Jalen Suggs was the first athlete in Minnesota history to be named Mr. Football and Mr. Basketball in the same year, so choosing a sport to pursue in college was difficult.
He made the right choice.
The 6-foot-5 guard is expected to finish in the top five in the NBA draft after a stellar new season at Gonzaga. Suggs averaged 14.4 points, 5.3 rebounds and 4.5 assists and hit one of the most memorable shots in Final Four history, A buzzer-beating 3-pointer against UCLA Which sent Gonzaga to the national championship game. The Zags lost to Baylor in the title game.
“It was the hardest decision I’ve ever made.” Suggs said on the AP Pro Football Podcast. “It was time for me to make the best decisions for myself, for my family, for my future, with some close family, close friends, coaches, and finally, with my dad.”
Suggs played quarterback and defensive roles at Minneapolis Academy at Minneapolis, leading the private Christian school to a state championship as a junior. He said he has received scholarship offers from Ohio State, Notre Dame, Nebraska, Michigan State, Iowa, Georgia and Alabama.
“He certainly would have been a Power Five quarterback,” said Minnehaha football coach Chris Goodwin. “I know he really thought about it and it surprised some people because he’s so specialized in basketball. I think he made the right decision.”
Gonzaga had no football team since 1941, so there was no temptation for the Suggs to turn into a basketball powerhouse.
“I didn’t have any distractions,” he said. “I didn’t have to move past the football facility and it was watching me every day because I know that if I did, I would take the stadium left or right and I would go in and do something on the football team. Wouldn’t take it back either. My experience at Gonzaga was second to none. It was amazing and I enjoyed it.”
Suggs often resembles the quarterback on the basketball court. He displays his passing skills with perfect accuracy, finding open lanes and delivering the ball.
“I think the biggest thing that crossed out was his vision and awareness,” Goodwin said. “He knew where all the wide receivers were. He could see them even while scrambling and that was his great ability. He’s so elusive. No one can catch him. He runs around and feels you.” That he was going to score a good run and then he would stop and hit a guy 20 yards away. It was jaw-dropping. He made plays I had never seen before.”
Suggs wasn’t running over the edge to avoid a hit, either. Plus, he was so physical in security that Goodwin said he’s considering posting a highlight tape of his greatest hits before the NBA draft.
“One of the things that has been underestimated about him is that he is a very disciplined football player,” Goodwin said. “He’s not a prima donna quarterback. He loves to hit. He’s had some big hits that are freaking people out. He was a true double threat and he wasn’t afraid to run up to people.”
Suggs developed his toughness as a youth while playing with older children. He remembers taking two crushing hits as a second-grader while playing against a sixth-grader.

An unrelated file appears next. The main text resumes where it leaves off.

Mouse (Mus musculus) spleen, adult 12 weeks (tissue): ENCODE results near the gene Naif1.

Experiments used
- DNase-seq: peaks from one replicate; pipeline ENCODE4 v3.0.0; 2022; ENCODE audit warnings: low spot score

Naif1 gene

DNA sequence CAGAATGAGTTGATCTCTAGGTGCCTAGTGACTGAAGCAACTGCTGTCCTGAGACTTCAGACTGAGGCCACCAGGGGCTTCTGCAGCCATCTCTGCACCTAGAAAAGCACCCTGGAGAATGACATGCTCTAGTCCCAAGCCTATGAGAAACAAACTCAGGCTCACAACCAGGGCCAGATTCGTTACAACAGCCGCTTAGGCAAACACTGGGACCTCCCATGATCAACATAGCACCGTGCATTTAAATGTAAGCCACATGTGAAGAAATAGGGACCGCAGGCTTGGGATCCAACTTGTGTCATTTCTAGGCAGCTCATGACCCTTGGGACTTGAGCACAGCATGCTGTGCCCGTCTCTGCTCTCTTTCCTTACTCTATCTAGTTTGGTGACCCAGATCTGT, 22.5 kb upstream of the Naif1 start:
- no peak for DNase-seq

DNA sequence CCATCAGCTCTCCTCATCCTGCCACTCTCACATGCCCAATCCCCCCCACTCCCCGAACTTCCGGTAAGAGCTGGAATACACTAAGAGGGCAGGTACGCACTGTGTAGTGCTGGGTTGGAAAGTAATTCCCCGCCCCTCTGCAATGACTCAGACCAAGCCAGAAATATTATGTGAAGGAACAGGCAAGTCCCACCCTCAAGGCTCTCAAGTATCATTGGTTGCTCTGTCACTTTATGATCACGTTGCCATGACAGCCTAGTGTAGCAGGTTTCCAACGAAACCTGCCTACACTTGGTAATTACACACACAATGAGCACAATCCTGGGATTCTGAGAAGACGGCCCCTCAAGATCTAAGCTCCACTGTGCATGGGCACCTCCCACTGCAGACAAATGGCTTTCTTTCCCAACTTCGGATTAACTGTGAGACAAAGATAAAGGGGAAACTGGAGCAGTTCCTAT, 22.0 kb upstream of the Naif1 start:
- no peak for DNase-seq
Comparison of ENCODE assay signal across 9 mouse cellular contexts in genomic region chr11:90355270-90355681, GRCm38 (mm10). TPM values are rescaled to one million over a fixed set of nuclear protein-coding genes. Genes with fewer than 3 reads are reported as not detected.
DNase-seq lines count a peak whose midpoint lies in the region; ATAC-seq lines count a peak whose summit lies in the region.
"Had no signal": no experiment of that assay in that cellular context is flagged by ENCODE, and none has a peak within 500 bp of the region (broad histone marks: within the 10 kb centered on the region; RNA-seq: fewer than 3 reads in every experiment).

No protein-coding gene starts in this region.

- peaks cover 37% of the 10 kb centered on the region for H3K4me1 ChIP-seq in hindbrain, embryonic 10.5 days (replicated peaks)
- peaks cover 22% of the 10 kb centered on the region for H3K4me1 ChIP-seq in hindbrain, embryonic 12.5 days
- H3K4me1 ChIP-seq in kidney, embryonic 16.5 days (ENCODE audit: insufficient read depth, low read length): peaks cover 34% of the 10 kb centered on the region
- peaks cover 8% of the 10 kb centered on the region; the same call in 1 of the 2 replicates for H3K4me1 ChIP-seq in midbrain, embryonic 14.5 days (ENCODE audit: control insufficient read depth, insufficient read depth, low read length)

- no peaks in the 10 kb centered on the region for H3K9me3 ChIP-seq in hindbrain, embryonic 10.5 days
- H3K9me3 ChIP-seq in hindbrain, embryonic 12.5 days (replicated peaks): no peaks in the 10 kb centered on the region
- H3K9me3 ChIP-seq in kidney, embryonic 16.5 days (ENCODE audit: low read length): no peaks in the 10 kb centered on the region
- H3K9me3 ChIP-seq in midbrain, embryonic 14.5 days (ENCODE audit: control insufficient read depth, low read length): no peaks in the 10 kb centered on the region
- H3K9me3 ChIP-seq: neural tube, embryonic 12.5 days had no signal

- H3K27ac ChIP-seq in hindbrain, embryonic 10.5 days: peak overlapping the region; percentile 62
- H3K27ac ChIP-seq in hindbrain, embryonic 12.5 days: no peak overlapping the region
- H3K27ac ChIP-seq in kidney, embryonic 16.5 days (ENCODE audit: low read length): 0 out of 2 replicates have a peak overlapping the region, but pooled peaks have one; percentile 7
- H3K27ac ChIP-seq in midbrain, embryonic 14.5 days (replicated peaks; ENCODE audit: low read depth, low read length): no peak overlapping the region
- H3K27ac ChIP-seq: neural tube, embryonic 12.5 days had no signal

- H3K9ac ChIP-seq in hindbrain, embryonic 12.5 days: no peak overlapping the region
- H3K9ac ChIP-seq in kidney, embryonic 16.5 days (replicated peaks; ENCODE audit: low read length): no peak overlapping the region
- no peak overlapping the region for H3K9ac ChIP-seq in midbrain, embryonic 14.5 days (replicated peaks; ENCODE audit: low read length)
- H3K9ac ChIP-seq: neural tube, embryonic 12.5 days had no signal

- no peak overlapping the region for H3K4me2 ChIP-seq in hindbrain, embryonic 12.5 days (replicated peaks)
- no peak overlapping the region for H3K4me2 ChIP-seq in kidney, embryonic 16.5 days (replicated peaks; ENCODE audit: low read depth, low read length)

“I clearly remember an under-center, play action,” he said. “I’m sitting there ready to sit back and one of the hardest hitters, one of our league’s biggest friends, indiscriminately killed me. And I remember lying on the ground crying. They came and picked me up Brought it off the field.”
The second shot was from a good friend of his
“He promised me he wouldn’t drive me,” Suggs said. “He said he would either harsh me or kick me out of bounds. But he mistook me for one of my teammates and he made me run all the way. I remember lying on my back. I couldn’t feel my left hand. But yeah, I’ve always played.”
Suggs won’t have to worry about blindside blitzes or bone-crushing tackles on the basketball court.
In the draft, the Pistons are the No. 1 pick behind the Rockets, Cavaliers, Raptors and Magic. The general consensus has been that the No. 1 pick will be either another done-up college player – Oklahoma State guard Cade Cunningham, Southern California center Evan Mosley or the Suggs – or someone from the G-League development program such as guard Jalen Greene or forward Jonathan Kuminga. .
“Just trying to be humble and focus on getting better every day right now,” Suggs said. “I’m not looking too far ahead or getting caught up in the future. I’m trying to control what I can and enjoy the whole process and make it happen.”
When the Suggs are headed to the NBA, their high school teammate Chet Holmgren is following in Gonzaga’s footsteps. Holmgren, a 7-foot-1 center with guard skills, was the nation’s top recruit. He is already projected to be the No. 1 overall pick in the 2022 NBA Draft.
Suggs surprised Holmgren last month with the news that he was voted the 2020-21 Gatorade National Boys Basketball Player of the Year.
“It was special to be able to be a part of that moment with him,” Suggs said. “It was great because we’ve come so close. He’s my little big brother and I know how hard he’s worked to stay in the position he’s in now. I couldn’t be more proud .
More AP NBA: https://apnews.com/hub/NBA and https://twitter.com/AP—Sports